Editorial: After two weeks away, a personal reflection on the news

Not all that long ago you could take a two-week vacation, as a newspaper editor, and not miss that much. It’s not as if the world didn’t keep turning while away from the office, but rather that the world’s stage wasn’t in the constant chaos it is today. 
As on most summer hiking trips, this year we were blissfully without Internet service, or even cell service, for much of the time — having to make a trip of 10 minutes by car to reach suitable places to poach connectivity for those necessary connections to the office and family back home. The absence of that daily news, the silence replacing the constant drumbeat of political angst, was welcome. And yet, it was all the more dramatic to be reintroduced to the headlines on those occasional trips into the nearest town, and even more so when viewed over the last two weeks of August.
Trump causes much of the chaos, of course, for what he perceives to be his personal gain. He thrives in the throes of name-calling, denigrating opponents and conjured enemies, casting himself as the only person qualified to get us out of the mess he has created. It’s an absurd political strategy, yet seems to be effective for the 30-plus percent of his base supporters — those very same folks who treasure the caricature of him muscled up and carrying an AK-47 into battle. (The irony of that image, of course, is that Trump in real life borders on being obese, as defined by percentage of body fat, and that he dodged a military stint by dubiously claiming he had a bone spur; in short, an overweight, out-of-shape Chicken Little.)
Be that as it may, Trump isn’t the only cause of today’s rapid-fire news cycle and the perception of today’s never-ending crises. In just the past few weeks:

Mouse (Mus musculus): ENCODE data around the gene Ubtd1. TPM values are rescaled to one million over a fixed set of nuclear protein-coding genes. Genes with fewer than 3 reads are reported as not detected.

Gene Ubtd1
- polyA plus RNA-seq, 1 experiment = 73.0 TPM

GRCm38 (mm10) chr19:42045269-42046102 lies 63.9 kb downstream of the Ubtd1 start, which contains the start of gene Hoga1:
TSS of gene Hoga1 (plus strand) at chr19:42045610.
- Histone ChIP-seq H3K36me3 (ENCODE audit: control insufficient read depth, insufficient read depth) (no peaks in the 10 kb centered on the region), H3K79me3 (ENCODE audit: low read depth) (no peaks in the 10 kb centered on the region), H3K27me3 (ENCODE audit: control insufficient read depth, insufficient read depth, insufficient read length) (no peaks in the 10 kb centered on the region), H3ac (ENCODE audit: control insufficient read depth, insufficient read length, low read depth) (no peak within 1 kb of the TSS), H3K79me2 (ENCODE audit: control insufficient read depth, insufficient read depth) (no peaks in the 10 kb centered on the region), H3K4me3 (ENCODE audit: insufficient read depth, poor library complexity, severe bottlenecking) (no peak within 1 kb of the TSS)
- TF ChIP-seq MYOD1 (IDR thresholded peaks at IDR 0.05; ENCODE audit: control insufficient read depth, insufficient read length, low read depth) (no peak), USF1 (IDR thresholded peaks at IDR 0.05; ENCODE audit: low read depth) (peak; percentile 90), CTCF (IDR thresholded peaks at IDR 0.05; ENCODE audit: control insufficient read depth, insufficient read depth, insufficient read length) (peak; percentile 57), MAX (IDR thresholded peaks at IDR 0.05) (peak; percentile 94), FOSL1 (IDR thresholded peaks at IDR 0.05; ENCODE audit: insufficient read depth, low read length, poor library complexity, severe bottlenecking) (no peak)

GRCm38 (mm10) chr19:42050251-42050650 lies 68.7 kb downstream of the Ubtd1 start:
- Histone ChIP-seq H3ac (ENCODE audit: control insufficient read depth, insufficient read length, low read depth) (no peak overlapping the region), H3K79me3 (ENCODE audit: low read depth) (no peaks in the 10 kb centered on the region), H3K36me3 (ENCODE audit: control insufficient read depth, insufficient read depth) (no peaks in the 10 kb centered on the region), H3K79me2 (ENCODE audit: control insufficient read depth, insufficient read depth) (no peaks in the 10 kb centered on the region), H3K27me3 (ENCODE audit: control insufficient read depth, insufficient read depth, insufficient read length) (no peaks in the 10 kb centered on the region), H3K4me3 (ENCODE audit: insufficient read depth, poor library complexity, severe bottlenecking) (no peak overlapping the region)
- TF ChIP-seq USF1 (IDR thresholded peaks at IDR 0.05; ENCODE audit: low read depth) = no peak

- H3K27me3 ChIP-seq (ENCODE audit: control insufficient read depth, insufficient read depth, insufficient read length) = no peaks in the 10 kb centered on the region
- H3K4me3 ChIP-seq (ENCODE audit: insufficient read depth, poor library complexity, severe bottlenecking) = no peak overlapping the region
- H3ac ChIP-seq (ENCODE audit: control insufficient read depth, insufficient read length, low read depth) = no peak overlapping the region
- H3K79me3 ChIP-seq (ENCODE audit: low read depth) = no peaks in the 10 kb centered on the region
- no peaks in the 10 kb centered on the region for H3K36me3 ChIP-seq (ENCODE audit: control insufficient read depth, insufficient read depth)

• Forest fires sparked by bone-dry conditions in California, Colorado and much of the western United States dominated the news for many westerners. It’s part of a significant change in the climate that has brought what climatologists are calling a “mega-drought” to the Western half of the country, as well as rising temperatures. Death Valley posted the highest temperatures recorded on earth this summer with one recording of 130 degrees F. Neither is Trump’s fault, though he is contributing to the problem by denying the science of climate change and reversing policies that would lessen the worst impacts of a warming planet. By ignoring the obvious, he and the Republican Party are acting in the roles of Dumb and Dumber, adding fuel to the fires already started.
• The inconceivable police shooting of Jacob Blake (seven times in the back) in Kenosha, Wisconsin — another galling instance of unwarranted police brutality against an unarmed black man — rocked the nation’s sensibilities, again, making us all wonder why some of America’s police forces are unable to contain such rogue instances of police abuse. Time and time again. Will some never learn? What will it take to reform the police forces at fault? And yet President Trump would visit Kenosha just this week to continue his race baiting by focusing on the damage done by the protestors of that brutality, while dismissing the actions of the white policeman who shot Blake by suggesting he blew it, just as golfer misses a three-foot putt. To add fuel to the fire, Trump praised and defended the actions of 17-year-old Kyle Rittenhouse, and other white vigilantes, as he opened fire with his rifle shooting three and killing two protesters — all the while believing he was acting in a way local police supported.